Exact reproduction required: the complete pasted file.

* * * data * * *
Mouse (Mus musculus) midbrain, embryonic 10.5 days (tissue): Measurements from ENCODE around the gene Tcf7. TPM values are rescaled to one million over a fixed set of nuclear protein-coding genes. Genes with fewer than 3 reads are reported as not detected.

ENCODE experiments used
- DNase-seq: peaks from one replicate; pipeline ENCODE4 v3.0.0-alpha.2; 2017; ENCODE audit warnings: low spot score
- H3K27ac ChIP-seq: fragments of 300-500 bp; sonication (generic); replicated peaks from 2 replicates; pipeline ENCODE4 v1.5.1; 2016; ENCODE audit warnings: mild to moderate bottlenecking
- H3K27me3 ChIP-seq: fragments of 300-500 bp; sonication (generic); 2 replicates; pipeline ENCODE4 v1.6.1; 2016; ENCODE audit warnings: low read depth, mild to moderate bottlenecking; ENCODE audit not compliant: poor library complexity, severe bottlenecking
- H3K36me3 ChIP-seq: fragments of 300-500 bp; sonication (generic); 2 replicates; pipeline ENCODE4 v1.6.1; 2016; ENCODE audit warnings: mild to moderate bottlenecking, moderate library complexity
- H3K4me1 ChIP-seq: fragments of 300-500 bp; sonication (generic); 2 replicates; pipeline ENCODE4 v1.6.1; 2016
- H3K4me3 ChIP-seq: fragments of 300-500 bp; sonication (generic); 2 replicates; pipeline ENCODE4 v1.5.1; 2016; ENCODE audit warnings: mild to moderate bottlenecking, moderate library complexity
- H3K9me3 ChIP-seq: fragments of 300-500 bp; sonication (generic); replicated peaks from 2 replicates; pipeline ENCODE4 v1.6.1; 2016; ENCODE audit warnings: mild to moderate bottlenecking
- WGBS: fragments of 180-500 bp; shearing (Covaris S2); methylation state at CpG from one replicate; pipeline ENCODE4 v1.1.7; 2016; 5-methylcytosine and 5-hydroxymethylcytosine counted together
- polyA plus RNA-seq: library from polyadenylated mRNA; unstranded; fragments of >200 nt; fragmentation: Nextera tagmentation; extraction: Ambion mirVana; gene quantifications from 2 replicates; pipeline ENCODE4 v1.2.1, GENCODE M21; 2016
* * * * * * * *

Mouse (Mus musculus) midbrain, embryonic 10.5 days (tissue): Measurements from ENCODE around the gene Tcf7. TPM values are rescaled to one million over a fixed set of nuclear protein-coding genes. Genes with fewer than 3 reads are reported as not detected.

ENCODE experiments used
- DNase-seq: peaks from one replicate; pipeline ENCODE4 v3.0.0-alpha.2; 2017; ENCODE audit warnings: low spot score
- H3K27ac ChIP-seq: fragments of 300-500 bp; sonication (generic); replicated peaks from 2 replicates; pipeline ENCODE4 v1.5.1; 2016; ENCODE audit warnings: mild to moderate bottlenecking
- H3K27me3 ChIP-seq: fragments of 300-500 bp; sonication (generic); 2 replicates; pipeline ENCODE4 v1.6.1; 2016; ENCODE audit warnings: low read depth, mild to moderate bottlenecking; ENCODE audit not compliant: poor library complexity, severe bottlenecking
- H3K36me3 ChIP-seq: fragments of 300-500 bp; sonication (generic); 2 replicates; pipeline ENCODE4 v1.6.1; 2016; ENCODE audit warnings: mild to moderate bottlenecking, moderate library complexity
- H3K4me1 ChIP-seq: fragments of 300-500 bp; sonication (generic); 2 replicates; pipeline ENCODE4 v1.6.1; 2016
- H3K4me3 ChIP-seq: fragments of 300-500 bp; sonication (generic); 2 replicates; pipeline ENCODE4 v1.5.1; 2016; ENCODE audit warnings: mild to moderate bottlenecking, moderate library complexity
- H3K9me3 ChIP-seq: fragments of 300-500 bp; sonication (generic); replicated peaks from 2 replicates; pipeline ENCODE4 v1.6.1; 2016; ENCODE audit warnings: mild to moderate bottlenecking
- WGBS: fragments of 180-500 bp; shearing (Covaris S2); methylation state at CpG from one replicate; pipeline ENCODE4 v1.1.7; 2016; 5-methylcytosine and 5-hydroxymethylcytosine counted together
- polyA plus RNA-seq: library from polyadenylated mRNA; unstranded; fragments of >200 nt; fragmentation: Nextera tagmentation; extraction: Ambion mirVana; gene quantifications from 2 replicates; pipeline ENCODE4 v1.2.1, GENCODE M21; 2016